Here is the inaugural comment of the week. (If you have not been reading the comments, just click on the “comments” link at the bottom of each post. My sister says they are the best part of the blog!)
I chose this comment, written by a reader called AB, because s/he explains why my urgent plea to buy Forever stamps is off base. I argued that the upcoming 5 percent rate hike meant hoarding stamps was savvy.
I can’t believe I just got into a huge fight with my wife about this after she came home and exclaimed that her purchase of the “forever” stamps was going to save us a “significant” amount of money and they were always going to be valid, no matter how long it was in the future they were used! I think the public needs to understand this a little better. This is nothing more than a marketing scam.
1. Do you save money? Well, if you buy the “forever” stamps just prior to a rate change and use them after the rate change, you save whatever the difference was times how many you used. But, how many will you actually use in that time frame? For argument’s sake, let’s say that every family mails one letter a day; given the newest rate increase ($.02,) that’s a savings of $.10 a week. Ten cents! To save $10 would take 100 weeks or almost two years. Hardly significant.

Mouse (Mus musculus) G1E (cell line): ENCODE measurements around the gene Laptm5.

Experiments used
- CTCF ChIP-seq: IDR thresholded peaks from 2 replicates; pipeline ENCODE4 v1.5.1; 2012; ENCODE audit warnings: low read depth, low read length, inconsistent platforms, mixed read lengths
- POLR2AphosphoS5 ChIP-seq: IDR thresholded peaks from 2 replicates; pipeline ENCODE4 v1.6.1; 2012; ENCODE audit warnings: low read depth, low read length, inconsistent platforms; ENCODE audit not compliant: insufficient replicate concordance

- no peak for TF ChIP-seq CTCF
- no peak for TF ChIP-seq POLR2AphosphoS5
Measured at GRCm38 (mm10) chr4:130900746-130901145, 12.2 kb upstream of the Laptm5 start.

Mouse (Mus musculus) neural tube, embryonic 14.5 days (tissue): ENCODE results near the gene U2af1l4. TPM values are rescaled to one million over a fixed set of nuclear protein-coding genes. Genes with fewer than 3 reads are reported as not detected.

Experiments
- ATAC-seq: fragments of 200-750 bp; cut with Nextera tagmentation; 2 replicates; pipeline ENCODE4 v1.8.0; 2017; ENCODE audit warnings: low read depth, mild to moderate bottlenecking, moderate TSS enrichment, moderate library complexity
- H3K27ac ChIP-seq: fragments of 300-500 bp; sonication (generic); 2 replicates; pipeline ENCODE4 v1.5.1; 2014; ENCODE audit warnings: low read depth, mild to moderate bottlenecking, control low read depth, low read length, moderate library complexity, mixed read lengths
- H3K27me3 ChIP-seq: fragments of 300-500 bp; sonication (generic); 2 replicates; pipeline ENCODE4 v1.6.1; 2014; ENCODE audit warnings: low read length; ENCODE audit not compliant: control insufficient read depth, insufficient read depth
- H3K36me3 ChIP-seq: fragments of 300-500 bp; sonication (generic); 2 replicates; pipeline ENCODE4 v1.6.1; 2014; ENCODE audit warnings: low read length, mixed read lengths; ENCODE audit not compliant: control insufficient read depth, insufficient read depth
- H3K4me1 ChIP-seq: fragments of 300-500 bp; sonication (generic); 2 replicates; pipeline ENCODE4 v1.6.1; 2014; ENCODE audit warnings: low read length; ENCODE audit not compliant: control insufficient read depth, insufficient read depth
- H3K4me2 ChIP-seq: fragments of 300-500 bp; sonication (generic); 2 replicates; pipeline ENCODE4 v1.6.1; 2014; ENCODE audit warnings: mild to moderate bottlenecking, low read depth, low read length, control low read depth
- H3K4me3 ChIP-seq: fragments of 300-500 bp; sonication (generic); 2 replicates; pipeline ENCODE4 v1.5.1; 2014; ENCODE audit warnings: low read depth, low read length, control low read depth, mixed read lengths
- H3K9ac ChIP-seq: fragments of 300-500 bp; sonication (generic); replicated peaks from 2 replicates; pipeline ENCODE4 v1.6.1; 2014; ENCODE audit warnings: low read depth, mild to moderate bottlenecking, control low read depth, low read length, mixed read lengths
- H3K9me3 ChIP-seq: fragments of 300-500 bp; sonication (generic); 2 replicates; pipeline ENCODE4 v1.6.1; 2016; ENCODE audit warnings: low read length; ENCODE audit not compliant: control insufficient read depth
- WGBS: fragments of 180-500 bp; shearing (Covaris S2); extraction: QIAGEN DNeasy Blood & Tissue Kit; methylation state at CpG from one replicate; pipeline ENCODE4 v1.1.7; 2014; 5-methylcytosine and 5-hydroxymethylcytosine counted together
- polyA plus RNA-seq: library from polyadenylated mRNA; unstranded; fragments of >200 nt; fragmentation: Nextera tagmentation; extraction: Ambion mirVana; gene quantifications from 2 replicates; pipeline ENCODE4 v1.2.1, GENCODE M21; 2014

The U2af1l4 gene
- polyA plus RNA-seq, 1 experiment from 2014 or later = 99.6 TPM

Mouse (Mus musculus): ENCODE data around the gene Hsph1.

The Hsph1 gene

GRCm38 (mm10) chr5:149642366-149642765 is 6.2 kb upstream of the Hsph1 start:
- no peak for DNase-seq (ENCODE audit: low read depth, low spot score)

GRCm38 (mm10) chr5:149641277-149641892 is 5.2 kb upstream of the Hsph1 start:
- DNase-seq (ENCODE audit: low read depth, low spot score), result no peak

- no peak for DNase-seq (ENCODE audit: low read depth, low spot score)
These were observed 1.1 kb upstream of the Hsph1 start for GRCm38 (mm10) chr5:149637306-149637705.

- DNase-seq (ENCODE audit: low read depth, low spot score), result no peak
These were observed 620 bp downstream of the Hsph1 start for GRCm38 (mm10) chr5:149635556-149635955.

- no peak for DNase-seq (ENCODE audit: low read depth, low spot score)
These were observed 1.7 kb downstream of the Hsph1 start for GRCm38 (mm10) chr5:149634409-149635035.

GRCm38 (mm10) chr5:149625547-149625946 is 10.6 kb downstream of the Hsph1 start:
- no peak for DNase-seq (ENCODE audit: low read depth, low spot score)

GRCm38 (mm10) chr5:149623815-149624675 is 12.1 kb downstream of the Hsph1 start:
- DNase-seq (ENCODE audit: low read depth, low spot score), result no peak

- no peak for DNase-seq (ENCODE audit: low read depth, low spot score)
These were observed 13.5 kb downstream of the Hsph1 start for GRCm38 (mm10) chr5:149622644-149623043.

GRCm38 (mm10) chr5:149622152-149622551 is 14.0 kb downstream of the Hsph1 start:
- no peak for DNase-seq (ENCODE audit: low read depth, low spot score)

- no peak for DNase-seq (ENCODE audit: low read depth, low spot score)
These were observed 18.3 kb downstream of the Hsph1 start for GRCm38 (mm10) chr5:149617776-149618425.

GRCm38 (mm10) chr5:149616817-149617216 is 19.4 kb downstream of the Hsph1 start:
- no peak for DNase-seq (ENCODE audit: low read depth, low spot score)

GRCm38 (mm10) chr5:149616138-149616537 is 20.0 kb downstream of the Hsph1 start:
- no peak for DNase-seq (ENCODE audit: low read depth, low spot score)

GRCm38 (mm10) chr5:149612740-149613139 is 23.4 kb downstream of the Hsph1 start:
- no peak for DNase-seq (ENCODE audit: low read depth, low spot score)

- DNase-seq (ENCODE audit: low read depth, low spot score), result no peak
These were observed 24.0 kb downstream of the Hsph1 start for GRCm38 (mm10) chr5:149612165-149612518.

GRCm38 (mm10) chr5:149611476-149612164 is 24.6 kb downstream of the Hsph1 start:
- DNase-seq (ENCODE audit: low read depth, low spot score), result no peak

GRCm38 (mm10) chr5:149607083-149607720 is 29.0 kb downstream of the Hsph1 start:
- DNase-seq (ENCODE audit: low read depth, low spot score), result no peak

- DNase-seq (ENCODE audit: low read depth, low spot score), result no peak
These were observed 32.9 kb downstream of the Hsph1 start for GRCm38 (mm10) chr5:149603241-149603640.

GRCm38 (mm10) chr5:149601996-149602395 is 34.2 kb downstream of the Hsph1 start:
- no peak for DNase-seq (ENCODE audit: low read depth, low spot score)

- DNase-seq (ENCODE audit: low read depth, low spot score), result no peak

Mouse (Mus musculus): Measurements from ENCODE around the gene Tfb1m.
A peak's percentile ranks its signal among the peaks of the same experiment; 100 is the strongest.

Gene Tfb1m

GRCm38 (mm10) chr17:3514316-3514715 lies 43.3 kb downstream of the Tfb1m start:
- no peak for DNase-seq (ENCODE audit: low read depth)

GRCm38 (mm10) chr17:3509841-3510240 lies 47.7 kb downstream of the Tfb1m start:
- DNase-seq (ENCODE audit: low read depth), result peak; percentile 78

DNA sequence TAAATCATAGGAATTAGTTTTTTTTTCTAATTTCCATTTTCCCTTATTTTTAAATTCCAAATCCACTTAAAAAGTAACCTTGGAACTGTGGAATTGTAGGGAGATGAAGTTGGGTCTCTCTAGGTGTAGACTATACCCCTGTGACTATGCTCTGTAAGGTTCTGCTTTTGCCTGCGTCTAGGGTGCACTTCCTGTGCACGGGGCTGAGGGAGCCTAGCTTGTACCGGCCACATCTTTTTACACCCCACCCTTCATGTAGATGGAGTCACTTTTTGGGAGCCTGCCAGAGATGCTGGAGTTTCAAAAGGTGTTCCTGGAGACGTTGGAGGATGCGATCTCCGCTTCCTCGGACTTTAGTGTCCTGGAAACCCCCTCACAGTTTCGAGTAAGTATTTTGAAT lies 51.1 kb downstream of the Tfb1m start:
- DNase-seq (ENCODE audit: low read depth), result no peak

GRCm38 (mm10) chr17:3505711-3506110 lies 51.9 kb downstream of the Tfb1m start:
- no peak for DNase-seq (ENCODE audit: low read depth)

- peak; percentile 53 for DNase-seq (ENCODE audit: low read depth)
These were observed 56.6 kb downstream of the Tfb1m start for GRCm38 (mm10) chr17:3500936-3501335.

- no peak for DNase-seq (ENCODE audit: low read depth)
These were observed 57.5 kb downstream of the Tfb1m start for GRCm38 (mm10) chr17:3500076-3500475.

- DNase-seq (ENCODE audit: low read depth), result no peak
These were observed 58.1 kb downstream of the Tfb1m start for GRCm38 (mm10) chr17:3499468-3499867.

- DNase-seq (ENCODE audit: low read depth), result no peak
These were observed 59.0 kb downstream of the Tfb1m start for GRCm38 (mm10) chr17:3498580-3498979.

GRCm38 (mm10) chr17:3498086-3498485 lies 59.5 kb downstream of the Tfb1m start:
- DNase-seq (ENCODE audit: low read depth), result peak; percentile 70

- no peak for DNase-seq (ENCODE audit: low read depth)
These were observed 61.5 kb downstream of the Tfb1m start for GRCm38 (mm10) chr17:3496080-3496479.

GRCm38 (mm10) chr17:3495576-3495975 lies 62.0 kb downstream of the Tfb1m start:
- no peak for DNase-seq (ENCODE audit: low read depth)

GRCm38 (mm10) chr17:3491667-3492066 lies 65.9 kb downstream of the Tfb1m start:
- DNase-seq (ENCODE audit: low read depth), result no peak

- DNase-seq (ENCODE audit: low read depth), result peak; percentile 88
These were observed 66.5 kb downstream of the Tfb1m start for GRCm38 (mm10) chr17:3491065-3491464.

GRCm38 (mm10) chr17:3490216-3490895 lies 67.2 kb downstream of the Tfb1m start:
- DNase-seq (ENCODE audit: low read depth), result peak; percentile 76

2. But here’s my bigger argument and why I call it a scam: The implication of value is in the name “forever,” but that value is almost completely vapor that gets you to buy into buying larger quantities at one time for what amounts to a miserly discount. This implication suggests that you will be, essentially, saving more money the longer you use those stamps into the future, but except for the very rare occasion, that’s not going to happen! Unless you use stamps at a massive rate (not anywhere close to true for the average person/family,) buying super-large quantities isn’t likely (because of the significant cash outlay,) and the stamps you do buy (my wife bought 60) will probably be used up well within the period before the next rate hike, leaving the savings at the original difference between when you bought them and the first rate hike after that. So, fundamentally, “forever” is a lie.
We saved $1.20. Hope we don’t lose any of those stamps in the year it will take to use them up!
AB’s logic has me nearly convinced I was wrong and that Forever stamps are not a great deal at all. What do you think?